• avatar


    According to a Derrick Brooks interview last month, Talib has been working on some sort of personal transformation for the last eight months or so. Seems like Schiano's presence and influence can only help Talib in that process. Hope it leads to a more disciplined player on the field as well.
  • avatar


    Talib is a great talent and has been the best CB on the team for years now...a long laundry list that spanned many years...of things that anybody could be guilty of mouthing off, throwing a punch losing your temper because someone is beating your sister if front of you...sorry but i love the way this guys plays and how he rallies his team mates. And if he was as bad as most say...Schiano would not be so high on him...
  • avatar

    Whatever his motivation (the arrest, not being charged, change of coach), am glad to see that he is smart enough to see the writing on the wall, and realize that what he's done in the past isn't going to work. Truth will come in time.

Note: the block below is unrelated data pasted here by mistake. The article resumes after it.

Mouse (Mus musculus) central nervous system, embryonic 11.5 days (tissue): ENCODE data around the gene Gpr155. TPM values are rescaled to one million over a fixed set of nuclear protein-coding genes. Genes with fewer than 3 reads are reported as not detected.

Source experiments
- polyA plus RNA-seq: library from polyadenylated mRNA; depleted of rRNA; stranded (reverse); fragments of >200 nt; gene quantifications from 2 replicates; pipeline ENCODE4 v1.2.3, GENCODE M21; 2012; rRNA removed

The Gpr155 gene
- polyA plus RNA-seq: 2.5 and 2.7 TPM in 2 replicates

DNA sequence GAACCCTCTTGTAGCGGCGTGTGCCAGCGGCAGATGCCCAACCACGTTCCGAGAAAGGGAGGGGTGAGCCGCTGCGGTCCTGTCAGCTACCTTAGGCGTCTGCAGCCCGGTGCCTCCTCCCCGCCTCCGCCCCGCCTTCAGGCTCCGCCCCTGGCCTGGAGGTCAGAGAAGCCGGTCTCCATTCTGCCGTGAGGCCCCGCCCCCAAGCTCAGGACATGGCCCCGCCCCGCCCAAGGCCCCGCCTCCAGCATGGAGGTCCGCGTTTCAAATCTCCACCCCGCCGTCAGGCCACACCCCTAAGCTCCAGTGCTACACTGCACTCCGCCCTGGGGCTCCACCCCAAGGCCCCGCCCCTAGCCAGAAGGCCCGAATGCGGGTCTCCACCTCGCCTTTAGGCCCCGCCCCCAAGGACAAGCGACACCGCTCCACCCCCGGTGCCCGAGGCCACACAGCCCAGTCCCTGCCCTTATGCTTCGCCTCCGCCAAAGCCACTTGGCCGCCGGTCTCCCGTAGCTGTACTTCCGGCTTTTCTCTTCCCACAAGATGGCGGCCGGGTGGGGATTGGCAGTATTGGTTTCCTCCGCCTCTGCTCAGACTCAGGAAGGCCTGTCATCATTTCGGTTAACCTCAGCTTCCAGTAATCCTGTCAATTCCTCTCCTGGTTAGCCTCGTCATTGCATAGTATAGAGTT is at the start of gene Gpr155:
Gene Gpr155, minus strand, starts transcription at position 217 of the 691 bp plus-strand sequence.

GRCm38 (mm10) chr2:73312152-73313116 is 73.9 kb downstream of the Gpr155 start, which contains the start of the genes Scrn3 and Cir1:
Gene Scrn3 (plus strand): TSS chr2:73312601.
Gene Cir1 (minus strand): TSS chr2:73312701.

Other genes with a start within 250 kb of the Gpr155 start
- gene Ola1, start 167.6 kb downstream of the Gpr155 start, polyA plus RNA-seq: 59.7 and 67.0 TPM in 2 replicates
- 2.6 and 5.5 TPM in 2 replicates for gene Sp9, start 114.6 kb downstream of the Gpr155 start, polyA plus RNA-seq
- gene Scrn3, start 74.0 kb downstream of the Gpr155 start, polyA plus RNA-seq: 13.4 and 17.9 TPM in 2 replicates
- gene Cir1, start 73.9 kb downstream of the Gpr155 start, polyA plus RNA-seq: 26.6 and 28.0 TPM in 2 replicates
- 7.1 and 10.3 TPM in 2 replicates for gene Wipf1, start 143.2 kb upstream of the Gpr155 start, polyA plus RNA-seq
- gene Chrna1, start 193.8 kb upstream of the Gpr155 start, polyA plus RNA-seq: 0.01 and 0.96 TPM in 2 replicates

• avatar


    Did a quick read of your article and of reader's responses..... Did anyone mention the fact that Talib is on his last year of his contract and that he being on his best behavior is in his best interest for a lucrative new contract? If so, apologies.
  • avatar

    Morgan, that could be the case. When I wrote maybe he sees the writing on the wall, that s what I was referring to.
  • avatar

    If I was a betting man, I would place my wagger on exactly what 1sparky said; however, it doesn't have to be that way and Talib can make the decision to change. Many high profile people with problems have been successful in changing bad behaviour, others not so much. I hope/wish that Talib will make the good choice. I am rooting for him.
  • avatar


    Good read. Thanks.
  • avatar


    Talib knows his next tantrum as a Buccaneer will be his last. He will behave until some situation sets him off. For now he's safe, but in time he will lose control and do something he will regret. Schiano will be forced to cut or trade him. Hopefully he lasts long enough for the Bucs to replace him. People like him never change.
  • avatar


    Sparky, Never is a very strong word. Doubt that literally its true. Am not fond of absolutes.